$880,000: Priciest HDB flats launched in Tampines

(2011-06-18 05:35:10) 下一個
Fri, Jun 17, 2011


THE most expensive new HDB flats were released for sale yesterday under a Design, Build and Sell Scheme (DBSS) development launched in Tampines.

A five-room flat at Centrale 8 by developer Sim Lian will cost buyers $880,000, a whopping $750 per square foot, an amount often seen on suburban condominiums, reported The Straits Times.

DBSS flats are public housing units designed and built by private sector developers and typically come with more luxurious fittings.

Centrale 8 has 178 five-room units, which measure between 1,163 and 1,173 sq ft each. These units will cost almost twice as much as more standard flats sold in the recent Tampines Build-To-Order (BTO) project, where a 1,216 sq ft unit cost up to $444,000.

The smaller-sized units at Tampines Centrale 8 are not cheap as well - a three-room flat measuring up to 667 sq ft will cost up to $510,000, while a four-room unit taking up 904 sq ft will cost up to $683,000.

The 708 units are expected to be built by 2014.

Previous records for priciest HDB flats had belonged to other DBSS projects such as The Peak@Toa Payoh and City View@Boon Keng. Five-room flats at the two projects were sold at around $720,000.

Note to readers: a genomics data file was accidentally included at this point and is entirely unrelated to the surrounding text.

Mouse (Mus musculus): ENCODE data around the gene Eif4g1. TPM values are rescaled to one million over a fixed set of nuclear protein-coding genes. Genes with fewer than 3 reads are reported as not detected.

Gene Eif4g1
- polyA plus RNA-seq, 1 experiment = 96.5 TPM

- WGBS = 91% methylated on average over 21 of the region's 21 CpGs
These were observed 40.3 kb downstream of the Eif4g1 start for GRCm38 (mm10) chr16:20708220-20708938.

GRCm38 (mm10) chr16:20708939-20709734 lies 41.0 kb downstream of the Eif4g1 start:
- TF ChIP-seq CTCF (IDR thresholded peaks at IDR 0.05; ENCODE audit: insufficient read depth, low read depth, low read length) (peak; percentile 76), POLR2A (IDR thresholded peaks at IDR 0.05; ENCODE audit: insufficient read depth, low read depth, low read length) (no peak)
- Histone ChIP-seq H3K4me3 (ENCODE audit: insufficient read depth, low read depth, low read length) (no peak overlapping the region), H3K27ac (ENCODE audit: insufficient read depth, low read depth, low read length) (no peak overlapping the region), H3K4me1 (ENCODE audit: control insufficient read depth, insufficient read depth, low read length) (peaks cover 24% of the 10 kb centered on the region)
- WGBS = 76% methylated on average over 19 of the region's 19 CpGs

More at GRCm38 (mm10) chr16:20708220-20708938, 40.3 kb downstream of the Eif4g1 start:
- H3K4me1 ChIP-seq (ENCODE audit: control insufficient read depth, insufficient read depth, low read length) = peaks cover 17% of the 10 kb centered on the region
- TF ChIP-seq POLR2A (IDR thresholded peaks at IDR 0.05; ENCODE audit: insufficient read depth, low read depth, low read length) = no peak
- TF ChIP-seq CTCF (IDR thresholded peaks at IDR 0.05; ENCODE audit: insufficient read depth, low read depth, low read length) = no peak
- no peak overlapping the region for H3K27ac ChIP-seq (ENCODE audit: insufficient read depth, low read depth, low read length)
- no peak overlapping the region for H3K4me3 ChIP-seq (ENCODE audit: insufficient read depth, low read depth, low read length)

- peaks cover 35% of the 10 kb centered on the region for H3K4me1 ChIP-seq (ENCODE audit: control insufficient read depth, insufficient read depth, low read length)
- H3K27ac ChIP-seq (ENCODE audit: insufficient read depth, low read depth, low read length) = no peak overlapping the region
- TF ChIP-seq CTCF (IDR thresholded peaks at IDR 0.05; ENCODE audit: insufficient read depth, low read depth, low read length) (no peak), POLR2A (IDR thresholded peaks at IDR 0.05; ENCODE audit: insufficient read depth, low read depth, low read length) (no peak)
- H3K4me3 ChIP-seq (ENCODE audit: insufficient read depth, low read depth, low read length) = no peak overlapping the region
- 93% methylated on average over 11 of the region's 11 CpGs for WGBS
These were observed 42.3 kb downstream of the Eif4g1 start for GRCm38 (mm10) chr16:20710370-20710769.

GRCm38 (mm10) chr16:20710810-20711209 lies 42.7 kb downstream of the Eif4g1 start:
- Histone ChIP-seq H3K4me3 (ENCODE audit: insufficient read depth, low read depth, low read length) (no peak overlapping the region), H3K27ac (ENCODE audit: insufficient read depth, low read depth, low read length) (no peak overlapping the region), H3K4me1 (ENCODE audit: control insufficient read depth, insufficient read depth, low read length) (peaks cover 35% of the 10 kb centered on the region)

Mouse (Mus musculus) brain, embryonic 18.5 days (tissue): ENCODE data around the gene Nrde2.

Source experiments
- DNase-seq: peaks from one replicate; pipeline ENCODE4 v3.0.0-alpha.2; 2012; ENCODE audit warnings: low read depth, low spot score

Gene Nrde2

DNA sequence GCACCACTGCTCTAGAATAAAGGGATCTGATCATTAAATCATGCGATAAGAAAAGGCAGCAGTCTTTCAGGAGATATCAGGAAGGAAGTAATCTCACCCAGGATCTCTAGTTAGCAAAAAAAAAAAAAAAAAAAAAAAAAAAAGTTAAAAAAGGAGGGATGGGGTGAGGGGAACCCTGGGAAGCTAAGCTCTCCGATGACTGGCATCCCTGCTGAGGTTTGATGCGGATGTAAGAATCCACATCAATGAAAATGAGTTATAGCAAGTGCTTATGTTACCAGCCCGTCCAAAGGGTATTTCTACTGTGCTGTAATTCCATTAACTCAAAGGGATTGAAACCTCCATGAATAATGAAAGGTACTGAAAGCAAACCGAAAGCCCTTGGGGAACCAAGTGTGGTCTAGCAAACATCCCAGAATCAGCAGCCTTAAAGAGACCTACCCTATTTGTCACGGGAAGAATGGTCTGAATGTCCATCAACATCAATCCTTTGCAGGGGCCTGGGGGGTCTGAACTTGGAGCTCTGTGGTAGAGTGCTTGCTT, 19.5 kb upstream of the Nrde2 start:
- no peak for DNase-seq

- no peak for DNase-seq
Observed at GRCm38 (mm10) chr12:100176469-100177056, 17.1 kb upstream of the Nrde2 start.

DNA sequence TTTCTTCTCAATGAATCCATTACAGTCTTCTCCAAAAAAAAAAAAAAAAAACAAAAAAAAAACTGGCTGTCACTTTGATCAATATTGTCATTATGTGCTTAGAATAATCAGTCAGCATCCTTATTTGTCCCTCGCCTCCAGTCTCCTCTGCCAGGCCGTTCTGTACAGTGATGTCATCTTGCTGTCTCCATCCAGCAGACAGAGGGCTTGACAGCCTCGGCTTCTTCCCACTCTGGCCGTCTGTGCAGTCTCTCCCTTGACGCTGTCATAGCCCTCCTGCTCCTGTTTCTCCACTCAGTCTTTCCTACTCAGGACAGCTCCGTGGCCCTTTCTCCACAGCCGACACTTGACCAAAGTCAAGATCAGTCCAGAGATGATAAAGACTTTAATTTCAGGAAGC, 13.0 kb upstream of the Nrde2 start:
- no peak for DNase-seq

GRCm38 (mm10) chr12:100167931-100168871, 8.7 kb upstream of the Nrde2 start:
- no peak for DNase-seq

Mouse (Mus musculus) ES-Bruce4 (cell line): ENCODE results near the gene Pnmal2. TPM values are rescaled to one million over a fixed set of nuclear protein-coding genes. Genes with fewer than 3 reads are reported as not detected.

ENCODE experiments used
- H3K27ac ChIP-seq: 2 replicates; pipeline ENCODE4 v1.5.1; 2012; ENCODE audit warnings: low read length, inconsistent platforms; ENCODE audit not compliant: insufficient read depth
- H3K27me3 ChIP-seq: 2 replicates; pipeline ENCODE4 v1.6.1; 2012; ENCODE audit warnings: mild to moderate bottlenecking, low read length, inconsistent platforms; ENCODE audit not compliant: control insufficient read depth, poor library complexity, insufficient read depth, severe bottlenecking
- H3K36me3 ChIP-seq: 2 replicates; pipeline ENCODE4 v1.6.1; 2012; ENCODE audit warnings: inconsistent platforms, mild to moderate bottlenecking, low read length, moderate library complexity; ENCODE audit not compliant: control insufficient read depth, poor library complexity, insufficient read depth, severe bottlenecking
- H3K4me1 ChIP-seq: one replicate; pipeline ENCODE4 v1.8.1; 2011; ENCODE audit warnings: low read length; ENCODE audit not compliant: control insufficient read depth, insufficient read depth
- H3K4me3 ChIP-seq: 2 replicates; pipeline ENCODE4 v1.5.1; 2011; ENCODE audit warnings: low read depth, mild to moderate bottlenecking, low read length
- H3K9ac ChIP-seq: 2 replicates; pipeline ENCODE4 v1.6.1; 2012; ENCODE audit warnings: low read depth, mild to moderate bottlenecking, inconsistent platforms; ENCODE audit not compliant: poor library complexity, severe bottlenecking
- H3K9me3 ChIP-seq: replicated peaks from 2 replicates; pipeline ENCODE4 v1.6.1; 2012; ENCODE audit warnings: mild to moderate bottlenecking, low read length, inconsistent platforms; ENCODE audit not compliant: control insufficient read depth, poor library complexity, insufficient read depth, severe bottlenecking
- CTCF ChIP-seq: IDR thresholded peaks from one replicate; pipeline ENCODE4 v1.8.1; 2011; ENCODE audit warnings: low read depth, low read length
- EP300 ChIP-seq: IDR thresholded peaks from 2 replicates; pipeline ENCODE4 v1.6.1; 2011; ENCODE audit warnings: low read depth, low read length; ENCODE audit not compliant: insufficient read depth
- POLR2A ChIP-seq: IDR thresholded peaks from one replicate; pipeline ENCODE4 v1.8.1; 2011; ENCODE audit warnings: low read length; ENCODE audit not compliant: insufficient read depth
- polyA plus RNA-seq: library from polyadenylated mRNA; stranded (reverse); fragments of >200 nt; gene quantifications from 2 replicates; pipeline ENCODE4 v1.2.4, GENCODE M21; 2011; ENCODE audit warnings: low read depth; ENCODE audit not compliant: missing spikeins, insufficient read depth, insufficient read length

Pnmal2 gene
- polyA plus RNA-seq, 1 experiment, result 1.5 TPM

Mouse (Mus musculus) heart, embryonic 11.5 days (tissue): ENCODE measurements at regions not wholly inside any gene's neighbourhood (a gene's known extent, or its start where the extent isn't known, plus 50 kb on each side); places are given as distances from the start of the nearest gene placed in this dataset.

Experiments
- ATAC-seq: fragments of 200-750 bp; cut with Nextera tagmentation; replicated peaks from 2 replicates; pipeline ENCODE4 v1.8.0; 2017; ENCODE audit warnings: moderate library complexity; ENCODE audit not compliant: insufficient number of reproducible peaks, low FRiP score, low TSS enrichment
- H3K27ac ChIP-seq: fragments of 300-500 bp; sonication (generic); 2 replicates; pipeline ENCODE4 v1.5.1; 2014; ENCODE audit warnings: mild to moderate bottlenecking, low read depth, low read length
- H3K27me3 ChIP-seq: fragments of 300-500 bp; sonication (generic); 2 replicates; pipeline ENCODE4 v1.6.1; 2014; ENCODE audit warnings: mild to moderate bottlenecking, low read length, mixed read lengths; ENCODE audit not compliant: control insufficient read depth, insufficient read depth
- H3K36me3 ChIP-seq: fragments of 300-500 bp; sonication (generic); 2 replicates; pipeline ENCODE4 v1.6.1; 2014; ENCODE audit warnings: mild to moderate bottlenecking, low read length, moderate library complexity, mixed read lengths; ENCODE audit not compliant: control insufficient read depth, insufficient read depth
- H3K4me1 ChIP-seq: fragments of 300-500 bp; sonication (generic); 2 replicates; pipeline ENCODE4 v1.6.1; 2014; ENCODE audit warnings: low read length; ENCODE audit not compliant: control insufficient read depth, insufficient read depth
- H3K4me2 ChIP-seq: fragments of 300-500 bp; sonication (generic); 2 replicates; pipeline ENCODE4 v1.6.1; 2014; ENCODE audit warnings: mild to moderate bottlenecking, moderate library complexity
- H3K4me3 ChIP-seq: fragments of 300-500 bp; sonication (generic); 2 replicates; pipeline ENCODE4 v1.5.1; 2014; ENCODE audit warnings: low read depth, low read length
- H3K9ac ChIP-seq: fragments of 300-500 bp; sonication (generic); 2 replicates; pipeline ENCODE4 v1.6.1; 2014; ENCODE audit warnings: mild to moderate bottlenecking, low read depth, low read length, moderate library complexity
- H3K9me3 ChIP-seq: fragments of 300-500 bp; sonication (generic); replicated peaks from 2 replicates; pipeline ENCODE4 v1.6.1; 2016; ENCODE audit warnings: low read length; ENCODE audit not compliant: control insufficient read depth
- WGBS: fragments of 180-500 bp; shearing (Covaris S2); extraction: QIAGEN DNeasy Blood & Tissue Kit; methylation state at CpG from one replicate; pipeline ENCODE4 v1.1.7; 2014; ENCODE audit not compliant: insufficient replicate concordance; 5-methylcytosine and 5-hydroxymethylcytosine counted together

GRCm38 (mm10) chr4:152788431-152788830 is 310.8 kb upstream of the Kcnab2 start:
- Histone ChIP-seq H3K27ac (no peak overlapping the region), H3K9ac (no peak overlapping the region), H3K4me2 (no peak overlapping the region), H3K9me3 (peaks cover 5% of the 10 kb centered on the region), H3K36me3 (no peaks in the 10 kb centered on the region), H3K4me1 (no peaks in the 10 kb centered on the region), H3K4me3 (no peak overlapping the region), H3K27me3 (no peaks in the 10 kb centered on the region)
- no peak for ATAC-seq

Despite the hefty price tag, market watchers noted that Sim Lian did not pay a record-busting price for the land - $261 psf per plot ratio (ppr) was paid for the 21,132 sq ft site, reported The Straits Times.

A Sim Lian spokesman explained the rationale for the high pricing and told the newspaper: "The premium is due to its locale in Tampines Regional Centre with mature amenities such as banks, three shopping malls and the upcoming Integrated Lifestyle Hub.

"It is also within walking distance to the existing Tampines MRT Station and the future downtown line 3 MRT interchange."

However, SLP International's head of research Nicholas Mak told The Straits Times that while the location is good, it did not justify the high price tag.

"Another side effect is that it might encourage resale flat sellers in the area to increase their prices, as buyers would not need to wait for their units to be built," explained Mr Mak.

When PropNex chief executive Mohamed Ismail first heard about the prices, he told The Straits Times that he did a double take.

"No doubt it's in Tampines, which is a mature estate with many good things going for it, but it is still extremely high for a public housing flat," he said.

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